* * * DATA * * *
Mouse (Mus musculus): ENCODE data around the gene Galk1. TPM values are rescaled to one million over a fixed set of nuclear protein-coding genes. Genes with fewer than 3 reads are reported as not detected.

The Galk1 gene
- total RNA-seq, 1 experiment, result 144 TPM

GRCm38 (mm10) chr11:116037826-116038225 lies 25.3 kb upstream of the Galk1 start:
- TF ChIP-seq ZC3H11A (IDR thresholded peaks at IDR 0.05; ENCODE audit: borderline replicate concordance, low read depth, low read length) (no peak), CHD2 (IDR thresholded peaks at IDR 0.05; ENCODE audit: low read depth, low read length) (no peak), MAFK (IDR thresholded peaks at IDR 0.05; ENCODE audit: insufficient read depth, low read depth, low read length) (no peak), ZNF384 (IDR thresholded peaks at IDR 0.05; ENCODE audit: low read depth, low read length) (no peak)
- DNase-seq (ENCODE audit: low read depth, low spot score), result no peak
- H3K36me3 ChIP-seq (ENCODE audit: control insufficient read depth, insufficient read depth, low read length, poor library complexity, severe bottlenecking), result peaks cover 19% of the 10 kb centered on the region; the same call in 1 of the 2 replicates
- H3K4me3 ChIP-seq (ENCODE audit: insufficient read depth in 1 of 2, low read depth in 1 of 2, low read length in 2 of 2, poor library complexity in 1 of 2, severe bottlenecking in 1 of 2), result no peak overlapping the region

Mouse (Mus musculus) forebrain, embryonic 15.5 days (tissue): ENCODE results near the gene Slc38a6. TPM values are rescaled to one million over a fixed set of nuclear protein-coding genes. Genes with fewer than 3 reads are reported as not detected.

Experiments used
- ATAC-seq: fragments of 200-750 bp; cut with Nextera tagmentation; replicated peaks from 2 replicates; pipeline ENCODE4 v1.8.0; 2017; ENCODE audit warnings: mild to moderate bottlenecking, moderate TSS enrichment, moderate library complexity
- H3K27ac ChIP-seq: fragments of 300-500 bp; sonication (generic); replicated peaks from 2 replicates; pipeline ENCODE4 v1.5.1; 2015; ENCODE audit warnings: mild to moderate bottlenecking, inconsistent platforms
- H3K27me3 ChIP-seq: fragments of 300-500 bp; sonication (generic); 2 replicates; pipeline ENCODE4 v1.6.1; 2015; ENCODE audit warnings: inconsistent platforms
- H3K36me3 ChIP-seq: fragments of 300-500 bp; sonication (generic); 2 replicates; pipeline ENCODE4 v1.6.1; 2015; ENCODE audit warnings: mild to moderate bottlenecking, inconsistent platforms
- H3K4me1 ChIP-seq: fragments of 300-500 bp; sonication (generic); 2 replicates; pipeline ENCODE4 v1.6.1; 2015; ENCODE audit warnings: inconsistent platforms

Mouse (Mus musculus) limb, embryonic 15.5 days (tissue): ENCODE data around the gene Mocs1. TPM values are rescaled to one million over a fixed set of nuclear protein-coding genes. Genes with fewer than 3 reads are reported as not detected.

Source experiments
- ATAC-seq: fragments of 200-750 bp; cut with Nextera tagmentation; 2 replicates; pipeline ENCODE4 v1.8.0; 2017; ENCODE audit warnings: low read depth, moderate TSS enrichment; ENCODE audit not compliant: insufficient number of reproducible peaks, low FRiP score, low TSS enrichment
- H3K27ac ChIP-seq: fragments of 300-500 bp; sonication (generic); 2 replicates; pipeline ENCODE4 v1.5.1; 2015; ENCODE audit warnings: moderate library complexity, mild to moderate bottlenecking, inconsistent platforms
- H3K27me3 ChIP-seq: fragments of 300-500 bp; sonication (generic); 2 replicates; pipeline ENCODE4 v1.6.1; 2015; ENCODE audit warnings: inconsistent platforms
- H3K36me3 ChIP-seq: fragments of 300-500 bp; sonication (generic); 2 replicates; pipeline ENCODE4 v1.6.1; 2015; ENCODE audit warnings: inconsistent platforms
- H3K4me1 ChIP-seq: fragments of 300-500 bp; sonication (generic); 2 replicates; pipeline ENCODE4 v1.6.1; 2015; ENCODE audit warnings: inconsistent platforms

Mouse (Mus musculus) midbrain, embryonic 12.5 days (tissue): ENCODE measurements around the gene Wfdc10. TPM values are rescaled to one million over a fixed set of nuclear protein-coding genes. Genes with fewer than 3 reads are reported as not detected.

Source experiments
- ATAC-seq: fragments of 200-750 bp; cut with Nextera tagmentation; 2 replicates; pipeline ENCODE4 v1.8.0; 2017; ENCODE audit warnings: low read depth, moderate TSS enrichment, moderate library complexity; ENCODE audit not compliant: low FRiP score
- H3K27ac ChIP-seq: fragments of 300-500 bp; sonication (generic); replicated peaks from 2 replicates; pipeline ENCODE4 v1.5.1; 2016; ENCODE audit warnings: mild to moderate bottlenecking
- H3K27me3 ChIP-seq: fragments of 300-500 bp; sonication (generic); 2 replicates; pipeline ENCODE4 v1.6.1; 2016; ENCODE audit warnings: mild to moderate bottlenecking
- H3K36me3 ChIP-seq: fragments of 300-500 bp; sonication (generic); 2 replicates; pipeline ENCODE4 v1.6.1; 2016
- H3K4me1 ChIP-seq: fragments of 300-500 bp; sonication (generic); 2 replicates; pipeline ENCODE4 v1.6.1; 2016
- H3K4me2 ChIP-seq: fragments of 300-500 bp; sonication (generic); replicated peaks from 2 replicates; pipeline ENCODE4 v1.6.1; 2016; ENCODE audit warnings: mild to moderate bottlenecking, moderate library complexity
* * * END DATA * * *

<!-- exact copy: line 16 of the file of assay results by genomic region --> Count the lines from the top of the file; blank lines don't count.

Mouse (Mus musculus) limb, embryonic 15.5 days (tissue): ENCODE data around the gene Mocs1. TPM values are rescaled to one million over a fixed set of nuclear protein-coding genes. Genes with fewer than 3 reads are reported as not detected.